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Madness and Civilization in Cambridge, MA

The Geniuses, the University, and the Asylum

 

Cambridge is Boston’s brainy twin. Born at almost exactly the same time, to the same aristocratic parents, the two have grown apart over the years. Boston is now the place where history and tradition are worshiped at all costs, even at the expense of political correctness and fashion. Cambridge—home to dozens of Nobel Laureates and two of the best universities in the world—is too smart for this sort of conservatism. Of course, Harvard and MIT have conventions and rituals, but, for the most part, Cantibrigians worship the legacy of genius. Whoso would be a man or woman in Cambridge, in the words of Ralph Waldo Emerson, “must be a non-conformist.”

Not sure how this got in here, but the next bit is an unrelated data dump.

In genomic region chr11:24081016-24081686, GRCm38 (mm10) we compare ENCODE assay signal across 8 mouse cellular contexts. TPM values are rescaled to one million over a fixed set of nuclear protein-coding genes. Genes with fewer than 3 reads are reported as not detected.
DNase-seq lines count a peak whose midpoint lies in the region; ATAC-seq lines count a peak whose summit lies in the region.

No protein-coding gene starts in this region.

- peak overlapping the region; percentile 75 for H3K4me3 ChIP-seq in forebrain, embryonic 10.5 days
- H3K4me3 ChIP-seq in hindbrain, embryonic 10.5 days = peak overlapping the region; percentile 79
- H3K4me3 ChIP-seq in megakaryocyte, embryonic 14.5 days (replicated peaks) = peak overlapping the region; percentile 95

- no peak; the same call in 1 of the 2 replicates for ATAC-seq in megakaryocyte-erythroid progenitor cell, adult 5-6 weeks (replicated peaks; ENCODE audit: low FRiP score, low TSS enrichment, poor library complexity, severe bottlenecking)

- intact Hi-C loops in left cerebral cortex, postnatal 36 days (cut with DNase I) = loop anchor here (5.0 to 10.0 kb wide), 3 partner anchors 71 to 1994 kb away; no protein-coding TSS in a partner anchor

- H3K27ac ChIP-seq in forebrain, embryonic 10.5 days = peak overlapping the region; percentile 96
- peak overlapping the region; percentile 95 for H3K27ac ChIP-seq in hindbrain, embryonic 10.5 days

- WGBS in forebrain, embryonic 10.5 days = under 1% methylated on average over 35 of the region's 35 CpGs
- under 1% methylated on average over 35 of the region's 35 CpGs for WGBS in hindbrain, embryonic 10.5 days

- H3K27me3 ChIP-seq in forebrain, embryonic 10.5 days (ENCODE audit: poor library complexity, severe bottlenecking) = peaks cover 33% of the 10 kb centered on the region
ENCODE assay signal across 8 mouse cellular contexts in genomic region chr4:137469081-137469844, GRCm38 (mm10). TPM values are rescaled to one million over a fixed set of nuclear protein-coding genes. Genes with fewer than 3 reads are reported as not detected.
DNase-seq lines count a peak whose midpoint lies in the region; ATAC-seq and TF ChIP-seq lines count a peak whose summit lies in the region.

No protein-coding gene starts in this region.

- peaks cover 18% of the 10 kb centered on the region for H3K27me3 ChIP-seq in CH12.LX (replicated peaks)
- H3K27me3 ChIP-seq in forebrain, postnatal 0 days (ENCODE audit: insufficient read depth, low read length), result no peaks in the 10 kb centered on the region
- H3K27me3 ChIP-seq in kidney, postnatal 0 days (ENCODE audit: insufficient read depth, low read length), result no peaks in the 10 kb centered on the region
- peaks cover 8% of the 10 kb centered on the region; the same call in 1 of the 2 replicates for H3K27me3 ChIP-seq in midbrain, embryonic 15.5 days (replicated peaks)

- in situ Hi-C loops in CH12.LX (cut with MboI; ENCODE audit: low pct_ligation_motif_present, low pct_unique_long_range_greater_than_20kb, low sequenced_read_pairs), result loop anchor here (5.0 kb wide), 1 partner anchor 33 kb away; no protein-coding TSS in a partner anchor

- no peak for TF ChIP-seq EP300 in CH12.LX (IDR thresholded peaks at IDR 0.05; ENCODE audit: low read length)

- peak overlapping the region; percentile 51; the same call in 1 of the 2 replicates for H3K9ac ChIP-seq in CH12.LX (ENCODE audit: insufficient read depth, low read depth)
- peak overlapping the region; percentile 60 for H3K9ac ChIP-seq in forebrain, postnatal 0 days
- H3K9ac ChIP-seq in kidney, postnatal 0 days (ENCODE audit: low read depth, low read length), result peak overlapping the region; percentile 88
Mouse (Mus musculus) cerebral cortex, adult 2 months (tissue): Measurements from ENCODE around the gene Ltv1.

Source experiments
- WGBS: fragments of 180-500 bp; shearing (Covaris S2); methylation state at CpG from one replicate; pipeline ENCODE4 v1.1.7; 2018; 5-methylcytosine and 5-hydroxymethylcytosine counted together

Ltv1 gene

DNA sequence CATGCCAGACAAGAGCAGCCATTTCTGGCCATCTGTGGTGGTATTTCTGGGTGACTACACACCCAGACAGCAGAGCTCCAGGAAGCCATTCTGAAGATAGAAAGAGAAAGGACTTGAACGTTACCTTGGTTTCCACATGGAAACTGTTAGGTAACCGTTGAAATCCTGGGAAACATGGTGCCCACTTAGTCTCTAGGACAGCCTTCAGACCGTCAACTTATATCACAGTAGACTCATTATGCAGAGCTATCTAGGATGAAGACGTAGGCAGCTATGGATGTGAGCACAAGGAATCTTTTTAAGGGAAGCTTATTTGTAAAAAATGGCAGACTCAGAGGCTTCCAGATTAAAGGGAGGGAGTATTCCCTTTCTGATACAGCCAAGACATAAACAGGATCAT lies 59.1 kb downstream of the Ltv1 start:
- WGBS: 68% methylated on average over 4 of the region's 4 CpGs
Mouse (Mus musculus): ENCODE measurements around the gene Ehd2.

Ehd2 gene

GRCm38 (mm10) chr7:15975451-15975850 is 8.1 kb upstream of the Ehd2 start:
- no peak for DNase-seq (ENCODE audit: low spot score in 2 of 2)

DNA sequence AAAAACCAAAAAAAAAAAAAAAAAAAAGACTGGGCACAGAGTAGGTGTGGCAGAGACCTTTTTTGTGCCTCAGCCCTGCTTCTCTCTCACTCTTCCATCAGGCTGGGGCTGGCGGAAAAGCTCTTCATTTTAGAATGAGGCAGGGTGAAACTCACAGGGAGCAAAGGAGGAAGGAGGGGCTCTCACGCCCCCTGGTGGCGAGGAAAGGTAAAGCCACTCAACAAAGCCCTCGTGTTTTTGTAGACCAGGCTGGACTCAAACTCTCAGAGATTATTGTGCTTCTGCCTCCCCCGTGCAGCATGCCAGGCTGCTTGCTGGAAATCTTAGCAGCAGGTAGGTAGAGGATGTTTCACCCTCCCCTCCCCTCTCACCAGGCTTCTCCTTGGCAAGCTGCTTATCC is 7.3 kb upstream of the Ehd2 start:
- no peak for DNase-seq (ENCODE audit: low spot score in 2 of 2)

The tour guides who shepherd thousands of visitors through Memorial Hall’s transept each year like to say that it houses the world’s largest collection of secular stained glass. In Cambridge, England, the windows of the colleges are filled with martyrs, saints and saviors, but in this Cambridge—the one fashioned by Emersonian self-reliance—they are filled with scientists, writers, artists and leaders: Homer, Dante, Virgil, Charlemagne, Columbus. Tourists aren’t granted access to its most hallowed halls, or for that matter, the vast majority of Memorial Hall, including Sanders Theatre, the glorious, cylindrical 1000-seat performance hall modeled after Christopher Wren’s Sheldonian Theatre that sits at the center of Oxford University. Folks also aren’t permitted in Annenberg Hall, Harvard’s freshmen cafeteria—evoking something out of Hogwarts—that serves 3400 meals daily. The elevator in Memorial Hall is off limits as well; this lift takes the chosen few to the gallery overlooking the great hall and to the tower steps.